B2B organisations will be able to target specific demographics with personal ads, nurture and remarket to them. All this will increase conversion rates, making LinkedIn a valuable marketing tool.

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Beginners’ guide to Instagram Reels

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Get ‘Reel’ results

If you haven’t already heard the news, according to Instagram, they’re no longer a photo-sharing app. Shocking, right? The company announced they want to start focusing more on video content, like that offered through Instagram Reels, as opposed to being the original square photo-sharing app they’re known for being.

“At Instagram, we’re always trying to build new features that help you get the most out of your experience. Right now we’re focused on four key areas: Creators, Video, Shopping and Messaging.” — Adam Mosseri, Instagram CEO

This makes total sense because short, engaging videos (shown to us by hyper-accurate algorithms) have proven to keep our attention more effectively than ever before. So effectively that 93% of marketers who use video say it’s an important part of their marketing strategy. Additionally, users are twice as likely to share video content with their friends and family than any other type of content, including social media posts, blog posts/articles and product pages.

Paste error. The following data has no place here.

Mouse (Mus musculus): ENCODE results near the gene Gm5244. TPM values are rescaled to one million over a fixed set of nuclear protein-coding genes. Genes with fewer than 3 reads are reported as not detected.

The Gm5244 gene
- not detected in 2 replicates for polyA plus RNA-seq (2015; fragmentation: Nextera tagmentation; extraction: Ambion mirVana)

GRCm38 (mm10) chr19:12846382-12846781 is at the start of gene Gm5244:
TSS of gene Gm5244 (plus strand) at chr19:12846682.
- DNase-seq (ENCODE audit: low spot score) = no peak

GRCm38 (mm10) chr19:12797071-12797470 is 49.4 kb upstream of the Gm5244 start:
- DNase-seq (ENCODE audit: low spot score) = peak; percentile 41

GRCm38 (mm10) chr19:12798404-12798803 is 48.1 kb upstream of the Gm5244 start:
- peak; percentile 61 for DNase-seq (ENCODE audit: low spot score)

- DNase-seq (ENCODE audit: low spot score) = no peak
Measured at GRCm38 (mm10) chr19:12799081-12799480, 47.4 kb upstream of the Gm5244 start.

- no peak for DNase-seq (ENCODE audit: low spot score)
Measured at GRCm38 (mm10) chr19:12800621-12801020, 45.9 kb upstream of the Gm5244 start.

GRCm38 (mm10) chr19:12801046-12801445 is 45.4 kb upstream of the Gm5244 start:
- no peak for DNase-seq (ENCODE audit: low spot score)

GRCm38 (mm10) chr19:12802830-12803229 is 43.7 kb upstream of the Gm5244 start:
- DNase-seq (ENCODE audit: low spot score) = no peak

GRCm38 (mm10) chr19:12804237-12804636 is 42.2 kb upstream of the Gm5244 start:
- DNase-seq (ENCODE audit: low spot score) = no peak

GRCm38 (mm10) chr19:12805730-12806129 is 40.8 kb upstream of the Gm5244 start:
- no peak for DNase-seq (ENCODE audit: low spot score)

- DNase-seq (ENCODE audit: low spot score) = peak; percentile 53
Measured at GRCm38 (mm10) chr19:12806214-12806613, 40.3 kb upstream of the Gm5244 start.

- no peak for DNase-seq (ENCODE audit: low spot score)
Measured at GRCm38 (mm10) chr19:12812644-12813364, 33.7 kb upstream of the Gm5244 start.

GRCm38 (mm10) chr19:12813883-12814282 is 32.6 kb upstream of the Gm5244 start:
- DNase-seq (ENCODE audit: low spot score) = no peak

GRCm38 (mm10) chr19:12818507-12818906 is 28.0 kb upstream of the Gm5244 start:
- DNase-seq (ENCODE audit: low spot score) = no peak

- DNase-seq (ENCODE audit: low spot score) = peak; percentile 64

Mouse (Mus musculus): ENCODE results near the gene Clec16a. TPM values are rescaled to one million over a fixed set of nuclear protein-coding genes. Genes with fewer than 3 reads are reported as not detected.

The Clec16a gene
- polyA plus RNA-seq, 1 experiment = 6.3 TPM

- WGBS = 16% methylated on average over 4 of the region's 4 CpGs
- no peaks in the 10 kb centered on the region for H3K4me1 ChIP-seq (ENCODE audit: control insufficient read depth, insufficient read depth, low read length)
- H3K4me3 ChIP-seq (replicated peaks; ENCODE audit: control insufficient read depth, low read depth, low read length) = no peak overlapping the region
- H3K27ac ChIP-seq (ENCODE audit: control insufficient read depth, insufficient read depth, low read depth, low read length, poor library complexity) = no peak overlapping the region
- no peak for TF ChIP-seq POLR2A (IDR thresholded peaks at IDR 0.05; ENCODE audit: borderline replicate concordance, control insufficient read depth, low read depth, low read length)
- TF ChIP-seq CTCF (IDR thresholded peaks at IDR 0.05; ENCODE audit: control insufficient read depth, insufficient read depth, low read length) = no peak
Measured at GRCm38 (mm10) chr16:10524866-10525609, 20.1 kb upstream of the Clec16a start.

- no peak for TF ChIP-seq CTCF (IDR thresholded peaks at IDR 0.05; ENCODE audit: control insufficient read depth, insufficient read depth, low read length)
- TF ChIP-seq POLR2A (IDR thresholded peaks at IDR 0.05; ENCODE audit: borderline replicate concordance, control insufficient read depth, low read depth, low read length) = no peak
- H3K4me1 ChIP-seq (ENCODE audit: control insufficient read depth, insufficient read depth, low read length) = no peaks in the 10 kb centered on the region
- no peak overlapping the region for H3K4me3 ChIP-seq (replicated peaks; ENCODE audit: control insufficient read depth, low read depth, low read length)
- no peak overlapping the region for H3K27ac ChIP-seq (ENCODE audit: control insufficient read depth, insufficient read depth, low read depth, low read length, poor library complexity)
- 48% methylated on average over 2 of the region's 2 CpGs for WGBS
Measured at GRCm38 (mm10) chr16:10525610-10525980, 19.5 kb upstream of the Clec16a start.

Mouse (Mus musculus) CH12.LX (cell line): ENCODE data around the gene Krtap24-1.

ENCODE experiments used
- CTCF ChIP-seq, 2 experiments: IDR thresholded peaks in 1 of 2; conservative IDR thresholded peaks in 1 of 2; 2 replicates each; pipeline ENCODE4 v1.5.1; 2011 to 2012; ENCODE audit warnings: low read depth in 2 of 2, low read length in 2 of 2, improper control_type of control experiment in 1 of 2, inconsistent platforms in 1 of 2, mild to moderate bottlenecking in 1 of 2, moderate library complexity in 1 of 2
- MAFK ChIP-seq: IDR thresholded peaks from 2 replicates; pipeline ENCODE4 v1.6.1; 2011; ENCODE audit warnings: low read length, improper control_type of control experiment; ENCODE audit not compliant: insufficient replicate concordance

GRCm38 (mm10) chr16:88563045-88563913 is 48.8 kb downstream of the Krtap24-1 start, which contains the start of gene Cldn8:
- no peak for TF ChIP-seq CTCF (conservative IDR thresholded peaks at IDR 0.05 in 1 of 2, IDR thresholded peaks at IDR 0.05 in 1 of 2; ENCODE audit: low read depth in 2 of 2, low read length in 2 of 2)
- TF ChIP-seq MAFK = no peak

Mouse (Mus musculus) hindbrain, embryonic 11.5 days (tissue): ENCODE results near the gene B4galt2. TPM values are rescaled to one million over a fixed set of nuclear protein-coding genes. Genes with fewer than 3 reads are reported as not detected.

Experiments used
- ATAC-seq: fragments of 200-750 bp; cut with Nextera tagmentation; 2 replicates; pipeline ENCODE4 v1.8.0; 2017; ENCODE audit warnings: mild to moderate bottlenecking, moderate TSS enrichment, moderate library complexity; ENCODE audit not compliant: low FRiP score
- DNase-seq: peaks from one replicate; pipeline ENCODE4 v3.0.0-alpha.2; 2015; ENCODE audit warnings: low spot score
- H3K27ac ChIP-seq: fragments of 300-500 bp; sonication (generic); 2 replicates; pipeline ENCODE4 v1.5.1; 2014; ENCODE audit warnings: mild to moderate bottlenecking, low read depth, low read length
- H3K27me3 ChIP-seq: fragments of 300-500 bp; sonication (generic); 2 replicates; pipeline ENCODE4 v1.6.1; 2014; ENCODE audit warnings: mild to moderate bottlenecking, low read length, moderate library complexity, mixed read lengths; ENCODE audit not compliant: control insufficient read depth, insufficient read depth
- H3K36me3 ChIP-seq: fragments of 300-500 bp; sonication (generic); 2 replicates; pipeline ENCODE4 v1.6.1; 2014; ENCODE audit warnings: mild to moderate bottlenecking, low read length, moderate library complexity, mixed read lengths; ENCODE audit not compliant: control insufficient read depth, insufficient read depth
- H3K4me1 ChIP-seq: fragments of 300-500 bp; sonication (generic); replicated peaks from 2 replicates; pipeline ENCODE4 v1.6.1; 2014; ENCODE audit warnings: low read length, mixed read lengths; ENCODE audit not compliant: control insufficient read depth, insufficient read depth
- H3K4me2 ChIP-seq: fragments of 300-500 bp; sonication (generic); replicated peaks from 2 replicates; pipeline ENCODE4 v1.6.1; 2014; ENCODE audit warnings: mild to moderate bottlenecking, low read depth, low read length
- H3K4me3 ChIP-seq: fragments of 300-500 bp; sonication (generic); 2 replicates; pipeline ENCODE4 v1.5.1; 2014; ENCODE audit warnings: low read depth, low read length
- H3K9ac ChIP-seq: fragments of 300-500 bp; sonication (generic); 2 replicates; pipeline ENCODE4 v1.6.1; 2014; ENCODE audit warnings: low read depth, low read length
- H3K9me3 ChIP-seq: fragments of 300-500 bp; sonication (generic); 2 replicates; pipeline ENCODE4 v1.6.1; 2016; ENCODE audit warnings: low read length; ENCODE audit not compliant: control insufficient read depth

So if you’ve been hesitant to start making Instagram Reels or just needed a little encouragement, we’ll cover the basics, give you some ideas on what content to create for your business or brand, and help you understand the data behind it all.

But, before we do, let’s talk about why Instagram Reels needs to be included in your marketing strategy.
What are Reels and why should you start using them?

Person recording elephants on smartphone

Instagram Reels rolled out in late 2020 and the feature has continued to increase in popularity. Reels provide creators with a way to produce and share short, engaging videos using a collection of mainstream music and user-generated audio.

With more advanced editing tools, such as speed controls, filters and transitions, you can effortlessly edit multi-clip Reels up to 30 seconds long, entirely within the Instagram app, which is amazing if you don’t want to use multiple apps and extra equipment to film, edit and post to social media.